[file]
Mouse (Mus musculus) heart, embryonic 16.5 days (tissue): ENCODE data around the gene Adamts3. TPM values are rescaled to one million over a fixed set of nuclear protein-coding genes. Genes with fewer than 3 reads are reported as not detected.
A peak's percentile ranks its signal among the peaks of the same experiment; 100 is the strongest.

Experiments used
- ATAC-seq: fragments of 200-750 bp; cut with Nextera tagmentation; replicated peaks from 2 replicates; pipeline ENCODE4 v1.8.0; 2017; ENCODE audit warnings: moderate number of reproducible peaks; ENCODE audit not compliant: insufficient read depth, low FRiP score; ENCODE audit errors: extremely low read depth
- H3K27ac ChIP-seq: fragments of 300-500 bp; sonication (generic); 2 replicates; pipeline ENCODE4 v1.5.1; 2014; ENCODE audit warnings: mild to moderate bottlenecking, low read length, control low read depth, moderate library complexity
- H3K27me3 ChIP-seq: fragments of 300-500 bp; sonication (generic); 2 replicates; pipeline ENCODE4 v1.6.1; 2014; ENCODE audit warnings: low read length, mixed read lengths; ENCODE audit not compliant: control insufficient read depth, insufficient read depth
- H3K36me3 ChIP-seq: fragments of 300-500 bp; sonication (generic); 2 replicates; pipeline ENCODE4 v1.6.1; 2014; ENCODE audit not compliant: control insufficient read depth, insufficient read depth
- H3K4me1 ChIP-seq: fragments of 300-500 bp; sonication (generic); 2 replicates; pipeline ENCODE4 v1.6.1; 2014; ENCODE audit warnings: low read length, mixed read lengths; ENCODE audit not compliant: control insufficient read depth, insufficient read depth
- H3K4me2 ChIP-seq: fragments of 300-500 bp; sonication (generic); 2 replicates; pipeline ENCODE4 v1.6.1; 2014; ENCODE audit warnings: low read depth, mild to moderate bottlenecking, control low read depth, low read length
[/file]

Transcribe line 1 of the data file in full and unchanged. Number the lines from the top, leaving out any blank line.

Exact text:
Mouse (Mus musculus) heart, embryonic 16.5 days (tissue): ENCODE data around the gene Adamts3. TPM values are rescaled to one million over a fixed set of nuclear protein-coding genes. Genes with fewer than 3 reads are reported as not detected.